A Time to Speak — A reflection on an episcopal ordination

Father Henriksen

By Father Steven Henriksen

On Feb. 2, a son of the Archdiocese of Louisville, the Most Reverend J. Mark Spalding was raised to the Order of the Episcopacy as the 12th Bishop of Nashville. Archbishop Joseph E. Kurtz served as the principal consecrator for this sacred and joyful installation. The archbishop was joined by two other sons of the archdiocese, Archbishop Charles Thompson of Indianapolis and Bishop William Medley of Owensboro.

Several hundred folks from the archdiocese — clergy, consecrated religious, lay faithful and so many others — celebrated this event, which took place in Nashville (yes, Music City USA!).

Along with my brother priest, Father Jeffrey Shooner, I was privileged to serve in a ceremonial role as an assistant to Bishop Spalding. To have the opportunity to be even be a small part of this celebration was a humbling and profound experience.

I suppose some may wonder why the installation of a bishop is important — all of these folks gathering together in robes, fancy hats and performing ancient rituals. What does that have to do with Catholicism and my own faith journey?

A great deal, I would say!

At its core, the church is more than simply a loose collection of faith communities, no matter how vibrant or healthy they may be. We are one Body in Christ, a people of God being led by the Spirit of the Lord who fills the whole world (Gaudium et Spes, 1965, #11).

It is from that one Body that individuals are called to shepherd local communities.  Together, we are a unified church seeking to faithfully proclaim the Good News of Jesus Christ.  We are proudly a hierarchical church and from that structure comes strength and a solid doctrinal foundation.

The installation of a bishop is a sacred sign of the church’s connection to Jesus and his original apostles. I will leave it to theologians far more learned than I to expound upon that connection. It is enough for me to know this: To be a part of a local parish means being connected with over one billion individuals across the world.

It is in and through that universal tie that we as church remain a force for hope and reconciliation in our world.  In our local archdiocese, a period called the “Days of Human Dignity” has been proclaimed in which the interwoven commitments to protect life, combat racism and work for justice for immigrants is being highlighted. The center of that commitment is found in the church’s social teaching, a body of thought and action that brings us all together as one Body in Christ.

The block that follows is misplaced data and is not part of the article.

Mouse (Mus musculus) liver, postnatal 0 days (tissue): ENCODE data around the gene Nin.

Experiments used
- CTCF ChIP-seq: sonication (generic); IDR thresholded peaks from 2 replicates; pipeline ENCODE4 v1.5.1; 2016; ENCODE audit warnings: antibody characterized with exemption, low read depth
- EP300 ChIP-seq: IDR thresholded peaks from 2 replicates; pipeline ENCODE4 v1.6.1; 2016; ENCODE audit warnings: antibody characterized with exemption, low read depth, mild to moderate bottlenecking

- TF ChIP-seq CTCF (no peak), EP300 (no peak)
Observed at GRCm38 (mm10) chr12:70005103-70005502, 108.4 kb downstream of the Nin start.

An episcopal ordination reminds us of our unity and obligation to being heralds of the Good News. Such an event is also a witness to the beautiful diversity which is our church.

Unity and diversity are not polar opposites. They are complementary notions in the great tradition of a church which recognizes “both/and” theology as well as the complexity of human affairs.

Statistics tell us that there are approximately 75,000 Catholics in the Diocese of Nashville. And yet there is considerable evidence that this number is dramatically underreported. Indeed, it has been suggested that Catholics in Nashville are likely more than double that total.

In our own archdiocese, the officially reported number is 215,000 Catholics.  And yet we also know that this number is less than the actual given the same factors:  residential transitions as well as the migration of our Latino sisters and brothers to towns and cities in the Archdiocese of Louisville.

All of us, whether in Derby or Music City, are a diverse lot. And, from that diversity there is strength, as evidenced in our celebration of liturgy and music; the eagerness to receive sacraments; and in our partnership with the “lowly” among us.

The ordination of a bishop is a reminder of our own call to continuous conversion and holiness. My dear brother priest and mentor, now Bishop J. Mark Spalding, would be the last to suggest that he is perfect. Nor are any of us!

The spirit of God has worked through many imperfect “vehicles” over time, including St. Peter upon whom our church was founded.

It may well be that Bishop Spalding’s example of service, joy and humility offers me and all who celebrated his installation an important reminder.  Namely, that our Lord came to lift up the lowly — and to ensure our salvation!

Father Steven Henriksen is the pastor of the Church of the Ascension.

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